When we live in a culture designed to confuse us, it’s no wonder we question our understanding of healthy eating. Here’s what to focus on instead.


Many of us tend to seek out rules, answers, and solutions from every external source in our life, but rarely look within ourselves. Especially when it comes to eating, many people don’t trust the knowledge and answers they may already have.

“Just tell me what to eat.”
“What do I eat for breakfast?”
“Tell me what to eat for every snack.”

Many people believe that as a dietitian, I tell people what to eat, write meal plans, and prescribe weight loss. Education, handouts, and weight loss counseling at times have their place – but this type of advice-giving stems from the idea that people don’t know what to eat. I have a science background, but unless I turn my TV segments, seminars, and counseling sessions into science lessons, there isn’t much food fact I can teach you that you don’t already know.

What I have found is that a lack of knowledge is not the issue.

Sure, there are nutrition myths that could stand to be busted, but even then, we follow these myths and trends because deep down we’re convinced that there is something we don’t know, something we’re missing.  Media, magazines, and websites convince us that there are things we don’t know. This is how they sell us on fad diets and wellness trends, claiming they have the secret recipe for weight loss and magical cures. But again, we are not lacking knowledge.

We know vegetables are good for us. We know fruit is good for us. We know it is better to cook at home and have a variety of foods in our life. And while there may be cool new products with proposed health benefits, one food item isn’t going to change health. Why are we making it so complicated? Why do we think that someone else or some program has answers or magical knowledge beyond the basic principles of eating well?

So what is missing? Self-awareness.

Self-awareness about our hunger, our fullness, our cravings, our habits, our mindless routines – that is what can help us know what to eat. When we start to look for the answers internally, instead of externally, it is surprising how much we can learn.

Unfortunately, consuming knowledge is easy, while self-awareness takes work. And that’s exactly why people will opt for the former. But just because it takes effort, it doesn’t mean it isn’t worth the effort. If this is a foreign idea to you, or perhaps you prefer to be told what to do, I encourage you to take this leap to learn more about you. Imagine how much easier aspects of your life would be if you can decide what to eat without agonizing over it, feel confident you were making the right food choices, and knew what your body was asking for and when. Here are five ways to increase your self-awareness around nutrition and food.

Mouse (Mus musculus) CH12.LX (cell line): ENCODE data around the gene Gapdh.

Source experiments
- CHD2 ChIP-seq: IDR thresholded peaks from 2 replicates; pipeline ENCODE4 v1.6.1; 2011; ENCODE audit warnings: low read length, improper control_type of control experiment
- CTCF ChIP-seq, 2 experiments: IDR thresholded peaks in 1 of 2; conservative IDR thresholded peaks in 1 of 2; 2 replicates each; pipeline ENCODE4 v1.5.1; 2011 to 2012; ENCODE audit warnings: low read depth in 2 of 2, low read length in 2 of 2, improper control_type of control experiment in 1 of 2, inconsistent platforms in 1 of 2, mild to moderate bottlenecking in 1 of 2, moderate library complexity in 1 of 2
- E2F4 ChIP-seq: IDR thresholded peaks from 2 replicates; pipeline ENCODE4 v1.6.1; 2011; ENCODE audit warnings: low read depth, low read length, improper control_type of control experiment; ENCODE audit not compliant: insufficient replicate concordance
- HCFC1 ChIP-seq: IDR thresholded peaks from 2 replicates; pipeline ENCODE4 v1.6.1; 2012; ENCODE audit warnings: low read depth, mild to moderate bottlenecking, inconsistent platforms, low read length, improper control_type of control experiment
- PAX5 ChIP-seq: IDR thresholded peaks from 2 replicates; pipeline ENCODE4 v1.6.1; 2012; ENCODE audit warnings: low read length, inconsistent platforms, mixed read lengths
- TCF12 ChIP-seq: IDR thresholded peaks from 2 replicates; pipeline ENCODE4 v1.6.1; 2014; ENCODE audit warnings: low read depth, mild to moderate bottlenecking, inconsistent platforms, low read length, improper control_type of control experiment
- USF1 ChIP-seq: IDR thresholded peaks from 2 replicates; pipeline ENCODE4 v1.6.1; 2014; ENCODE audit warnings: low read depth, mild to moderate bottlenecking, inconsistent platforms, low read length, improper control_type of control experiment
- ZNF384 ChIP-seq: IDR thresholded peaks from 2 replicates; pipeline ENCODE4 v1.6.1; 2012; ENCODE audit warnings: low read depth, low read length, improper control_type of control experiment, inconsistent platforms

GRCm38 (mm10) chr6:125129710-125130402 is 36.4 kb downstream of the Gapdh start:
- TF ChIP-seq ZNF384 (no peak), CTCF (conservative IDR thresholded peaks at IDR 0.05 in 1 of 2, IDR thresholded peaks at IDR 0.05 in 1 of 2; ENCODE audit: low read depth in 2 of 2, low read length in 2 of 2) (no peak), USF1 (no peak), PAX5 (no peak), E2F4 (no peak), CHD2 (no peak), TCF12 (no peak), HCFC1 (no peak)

1. Notice how you handle hunger.

How do you handle your hunger? Do you listen to your hunger and honor it? Ignore it? Try to push it away for a bit? Do you notice your hunger at all? Some ways we feel hunger are: headache, dizziness, emptiness, stomach growling, irritability, fatigue, nausea, anxiety.

Don’t ignore or quiet your hunger, and start understanding that your relationship to your hunger is a key piece to uncovering where your relationship with food stands.

2. Notice how you talk about food and yourself.

Shaming yourself for eating a ‘bad’ food, calling yourself ‘bad’ for eating something, or banning foods that you deem unacceptable for one reason or another are ways you rely on external information to tell you the ‘right’ food choices to make. As long as you hold onto these beliefs and thought processes, it will be nearly impossible to tune in and trust your body. Work on removing the negative language and self-talk by using affirmations, positive self-talk, and reframing your negative phrases into positive ones.

3. Notice your motivation behind eating.

Are you eating something because you feel like you should? Because you want it? Because you are stressed? Because someone told you you should? The simple process of contemplating this is an eye-opening exercise in self-awareness. Don’t make choices based on someone else or external factors.

4. Notice your eating pattern.

How often are you eating? Do you eat at roughly the same times each day? Do you graze constantly? Do you have control over when you eat? There is so much to unpack here. A rough goal should be no more than 5 hours without food, ideally eating every 3-4 hours, and having some sort of pattern.

5. Are you planning what you’ll eat ahead of time?

Do you take some time each weekend to assess the upcoming week? Give at least a few minutes at the beginning of each week to think about the week ahead. Figure out which meals will be eaten out, which at home, what foods you have on hand to feed you, and if a grocery trip is needed. This practice can lend itself to meal and snack preparation for the week. No matter how hectic your weeks are, this practice can save you time, dollars, and stress. Planning is key!

Do a mental check-in with yourself for each of these prompts, and it will help you find areas to work on that are based on your unique needs. And instead of looking to the latest headline or wellness blogger’s diet trend,

Look within yourself.

Adapted from the original article.

Courtney Ferreira, MS, RD, LDN is a Registered Dietitian based in Baltimore, MD with a passion for helping individuals reach their health and wellness through flavorful whole foods and freedom from counting calories, fat, and minutes on a treadmill. For more insightful tips on living your healthiest life, visit Courtney at the RealFoodCourt.

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